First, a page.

Under section 7 of the Equality Act 2010 (“the Equality Act”), employees are protected from discrimination and harassment related to gender reassignment. A person who “is proposing to undergo, is undergoing or has undergone a process (or part of a process) for the purpose of reassigning the person’s sex by changing physiological or other attributes of sex” will have the protected characteristic of gender reassignment.
As the recent Employment Tribunal case of Taylor v Jaguar Land Rover Ltd demonstrated, this definition extends to individuals who identify as gender-fluid or non-binary. The Tribunal clarified that there is no requirement for an individual to undergo medical intervention as gender reassignment is a personal, not medical, process.
Ms Taylor was a longstanding employee of Jaguar Land Rover Limited (“Jaguar”). She previously presented as male but in 2017, she told her managers that she was transgender and thought herself to be part of a spectrum, transitioning from the male to the female gender identity. Ms Taylor described herself as “gender-fluid” but with no intention of undergoing surgery.
This led her to suffer harassment and discrimination over a sustained period of time after she started attending work dressed in women’s clothing. She eventually resigned in June 2018 and issued proceedings in the Employment Tribunal, claiming she was subjected to harassment and discrimination because of gender reassignment. The key issue here was whether she indeed had the protected characteristic of gender reassignment under the Equality Act.
Ms Taylor argued that, given the ambiguity of the legislation, it was necessary to look at the intention of Parliament to interpret the statute. Using extracts from Hansard (the official record of Parliamentary debates), she argued that Parliament recognised gender was a spectrum and made clear that there was no need for medical intervention for someone to be protected under the Equality Act. Further, Ms Taylor submitted that the extracts clearly demonstrated that someone who starts to dress, or behave, like someone who is changing their gender, or is living in an identity of an opposite sex, is protected.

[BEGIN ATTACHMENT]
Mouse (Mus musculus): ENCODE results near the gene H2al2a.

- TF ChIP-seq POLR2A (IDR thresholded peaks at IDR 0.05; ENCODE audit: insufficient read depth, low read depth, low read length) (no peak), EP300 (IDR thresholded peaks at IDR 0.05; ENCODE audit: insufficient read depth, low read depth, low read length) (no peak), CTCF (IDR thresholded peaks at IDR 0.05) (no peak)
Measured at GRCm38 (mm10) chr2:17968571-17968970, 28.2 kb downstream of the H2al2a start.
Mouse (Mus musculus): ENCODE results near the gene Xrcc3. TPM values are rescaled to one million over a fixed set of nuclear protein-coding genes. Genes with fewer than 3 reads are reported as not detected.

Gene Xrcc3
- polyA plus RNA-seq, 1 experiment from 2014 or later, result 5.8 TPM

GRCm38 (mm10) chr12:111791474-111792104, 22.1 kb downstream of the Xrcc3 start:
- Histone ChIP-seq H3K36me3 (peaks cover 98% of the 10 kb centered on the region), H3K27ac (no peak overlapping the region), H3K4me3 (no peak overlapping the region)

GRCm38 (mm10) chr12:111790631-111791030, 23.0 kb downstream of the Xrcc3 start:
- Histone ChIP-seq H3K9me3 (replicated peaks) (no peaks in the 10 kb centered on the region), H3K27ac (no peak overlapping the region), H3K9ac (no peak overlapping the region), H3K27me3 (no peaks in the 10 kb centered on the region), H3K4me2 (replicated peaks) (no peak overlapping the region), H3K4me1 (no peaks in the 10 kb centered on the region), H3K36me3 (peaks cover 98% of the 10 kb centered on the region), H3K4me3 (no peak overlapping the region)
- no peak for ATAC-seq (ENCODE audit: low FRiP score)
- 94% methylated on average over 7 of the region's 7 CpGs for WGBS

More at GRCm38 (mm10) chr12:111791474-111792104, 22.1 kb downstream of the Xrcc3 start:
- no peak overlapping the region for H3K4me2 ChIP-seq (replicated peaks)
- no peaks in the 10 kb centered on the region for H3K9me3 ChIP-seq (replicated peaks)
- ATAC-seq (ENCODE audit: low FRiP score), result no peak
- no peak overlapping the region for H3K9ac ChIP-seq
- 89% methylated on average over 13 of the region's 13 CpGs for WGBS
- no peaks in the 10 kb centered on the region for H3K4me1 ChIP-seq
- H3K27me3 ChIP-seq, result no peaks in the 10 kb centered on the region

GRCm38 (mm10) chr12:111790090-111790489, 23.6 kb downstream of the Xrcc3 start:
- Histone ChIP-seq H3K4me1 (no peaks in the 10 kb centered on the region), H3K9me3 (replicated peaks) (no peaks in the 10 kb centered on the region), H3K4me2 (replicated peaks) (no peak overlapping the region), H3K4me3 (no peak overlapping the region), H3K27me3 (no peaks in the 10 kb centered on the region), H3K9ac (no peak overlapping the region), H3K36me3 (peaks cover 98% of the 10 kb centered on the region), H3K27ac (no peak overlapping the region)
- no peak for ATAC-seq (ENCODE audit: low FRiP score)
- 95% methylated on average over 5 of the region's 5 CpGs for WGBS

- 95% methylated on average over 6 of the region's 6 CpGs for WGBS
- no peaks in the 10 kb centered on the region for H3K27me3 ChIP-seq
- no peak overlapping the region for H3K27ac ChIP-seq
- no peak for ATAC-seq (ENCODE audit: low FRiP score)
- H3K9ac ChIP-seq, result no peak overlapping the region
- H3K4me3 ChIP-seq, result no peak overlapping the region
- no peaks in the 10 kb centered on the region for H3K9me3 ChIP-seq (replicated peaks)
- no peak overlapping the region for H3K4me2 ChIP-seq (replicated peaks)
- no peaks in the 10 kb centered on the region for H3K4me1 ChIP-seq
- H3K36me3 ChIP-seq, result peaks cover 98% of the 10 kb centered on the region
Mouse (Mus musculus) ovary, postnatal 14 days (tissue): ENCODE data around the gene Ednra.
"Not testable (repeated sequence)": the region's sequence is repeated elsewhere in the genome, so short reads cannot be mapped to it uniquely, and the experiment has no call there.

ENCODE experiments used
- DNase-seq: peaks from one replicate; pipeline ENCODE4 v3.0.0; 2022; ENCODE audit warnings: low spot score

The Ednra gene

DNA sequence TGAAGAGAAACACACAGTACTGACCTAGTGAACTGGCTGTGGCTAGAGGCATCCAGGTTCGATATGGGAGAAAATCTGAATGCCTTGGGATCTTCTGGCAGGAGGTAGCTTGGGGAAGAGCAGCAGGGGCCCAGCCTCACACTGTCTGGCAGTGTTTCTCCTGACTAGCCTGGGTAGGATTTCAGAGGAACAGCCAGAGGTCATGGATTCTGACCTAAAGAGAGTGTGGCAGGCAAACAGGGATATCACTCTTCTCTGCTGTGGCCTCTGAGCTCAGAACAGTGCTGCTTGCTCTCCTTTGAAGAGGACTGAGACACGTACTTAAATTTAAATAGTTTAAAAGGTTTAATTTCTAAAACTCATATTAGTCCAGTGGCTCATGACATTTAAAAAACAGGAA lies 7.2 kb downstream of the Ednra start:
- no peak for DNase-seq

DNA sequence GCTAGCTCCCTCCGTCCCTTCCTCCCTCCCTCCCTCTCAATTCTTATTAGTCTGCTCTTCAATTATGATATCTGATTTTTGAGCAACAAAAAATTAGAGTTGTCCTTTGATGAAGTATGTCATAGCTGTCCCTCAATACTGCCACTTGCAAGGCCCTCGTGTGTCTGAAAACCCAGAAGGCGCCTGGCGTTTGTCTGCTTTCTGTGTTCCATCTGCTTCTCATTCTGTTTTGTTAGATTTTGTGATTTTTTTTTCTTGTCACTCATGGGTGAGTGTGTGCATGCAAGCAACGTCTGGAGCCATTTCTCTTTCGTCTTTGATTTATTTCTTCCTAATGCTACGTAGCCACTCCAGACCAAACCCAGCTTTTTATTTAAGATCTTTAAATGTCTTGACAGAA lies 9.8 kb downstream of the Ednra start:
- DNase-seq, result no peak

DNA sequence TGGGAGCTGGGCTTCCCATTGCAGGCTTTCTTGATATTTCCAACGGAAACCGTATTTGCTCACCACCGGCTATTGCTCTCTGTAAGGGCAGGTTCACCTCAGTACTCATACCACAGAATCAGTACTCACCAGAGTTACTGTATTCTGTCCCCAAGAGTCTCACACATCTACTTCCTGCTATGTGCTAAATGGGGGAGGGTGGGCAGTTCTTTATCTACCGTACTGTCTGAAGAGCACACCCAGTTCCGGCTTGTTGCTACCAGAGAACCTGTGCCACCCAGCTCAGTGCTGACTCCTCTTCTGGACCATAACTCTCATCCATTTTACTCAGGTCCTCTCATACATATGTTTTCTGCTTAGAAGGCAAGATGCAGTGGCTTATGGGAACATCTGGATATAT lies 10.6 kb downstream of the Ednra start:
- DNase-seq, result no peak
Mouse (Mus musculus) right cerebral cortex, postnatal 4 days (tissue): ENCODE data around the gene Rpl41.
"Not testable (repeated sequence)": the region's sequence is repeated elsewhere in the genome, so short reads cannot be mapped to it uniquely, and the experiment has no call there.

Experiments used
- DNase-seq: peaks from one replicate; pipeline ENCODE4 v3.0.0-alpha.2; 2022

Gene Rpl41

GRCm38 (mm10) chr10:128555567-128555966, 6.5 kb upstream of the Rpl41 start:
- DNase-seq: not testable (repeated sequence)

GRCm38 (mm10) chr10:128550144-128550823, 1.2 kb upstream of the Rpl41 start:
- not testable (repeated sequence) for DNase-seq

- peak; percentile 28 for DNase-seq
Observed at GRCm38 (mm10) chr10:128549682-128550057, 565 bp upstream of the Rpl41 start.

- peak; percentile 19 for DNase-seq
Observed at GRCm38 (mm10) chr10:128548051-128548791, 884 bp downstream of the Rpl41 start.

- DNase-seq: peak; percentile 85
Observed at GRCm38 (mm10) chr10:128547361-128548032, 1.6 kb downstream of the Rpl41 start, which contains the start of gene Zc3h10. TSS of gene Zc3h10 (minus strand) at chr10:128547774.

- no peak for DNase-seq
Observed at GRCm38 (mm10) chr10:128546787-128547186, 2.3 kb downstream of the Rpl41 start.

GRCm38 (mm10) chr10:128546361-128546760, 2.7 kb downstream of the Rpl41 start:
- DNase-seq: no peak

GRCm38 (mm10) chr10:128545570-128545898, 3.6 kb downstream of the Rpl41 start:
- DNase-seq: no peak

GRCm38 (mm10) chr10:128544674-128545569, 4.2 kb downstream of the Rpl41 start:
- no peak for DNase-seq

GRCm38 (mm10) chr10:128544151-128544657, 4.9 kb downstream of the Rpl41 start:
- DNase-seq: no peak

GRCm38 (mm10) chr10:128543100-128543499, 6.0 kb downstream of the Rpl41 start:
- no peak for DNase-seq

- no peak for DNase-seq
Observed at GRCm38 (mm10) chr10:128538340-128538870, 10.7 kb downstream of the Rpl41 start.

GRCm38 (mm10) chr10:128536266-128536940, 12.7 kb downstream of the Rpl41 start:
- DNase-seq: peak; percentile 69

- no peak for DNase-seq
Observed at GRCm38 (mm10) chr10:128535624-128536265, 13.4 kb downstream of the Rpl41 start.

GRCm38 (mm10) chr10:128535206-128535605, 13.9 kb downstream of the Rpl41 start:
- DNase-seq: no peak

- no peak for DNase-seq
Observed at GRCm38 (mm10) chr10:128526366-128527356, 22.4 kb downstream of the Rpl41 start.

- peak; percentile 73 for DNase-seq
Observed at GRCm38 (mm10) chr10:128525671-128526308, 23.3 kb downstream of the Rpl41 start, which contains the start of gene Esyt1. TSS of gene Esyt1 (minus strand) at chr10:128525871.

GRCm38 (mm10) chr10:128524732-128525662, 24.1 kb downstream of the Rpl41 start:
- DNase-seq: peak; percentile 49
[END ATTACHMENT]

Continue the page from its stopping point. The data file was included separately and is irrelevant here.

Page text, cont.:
Jaguar argued that Ms Taylor did not have the protected characteristic of gender reassignment because she was gender-fluid and non-binary, and therefore was not protected under the Equality Act.
The Employment Tribunal agreed that it was important to consider the intention of Parliament and relied on the Hansard extracts. The Tribunal held it was very clear that Parliament intended gender reassignment to be a spectrum moving away from birth sex, and that a person could be at any point on that spectrum whether they described themselves as “non-binary” or “gender-fluid”.
Accordingly, the Tribunal concluded that Ms Taylor was protected by the legislation as she was “on a journey” of transition and that there was no requirement to undergo medical treatment to fit the definition.
Unsurprisingly, Ms Taylor succeeded in her claims of discrimination, harassment and constructive dismissal and Jaguar agreed to pay her £180,000 as compensation.
Although this judgment does not create a precedent as it is a first instance tribunal decision, employers would be wise to take note of it as it seems likely other Tribunals would reach the same conclusion.
In this case, Jaguar had the necessary policies in place but insufficient steps had been taken to bring these clearly to the attention of staff or to enforce them and HR advice was described as “woeful”. Employers should review their policies on gender identity and continue to educate themselves and their employees to ensure they promote an understanding and inclusive workplace.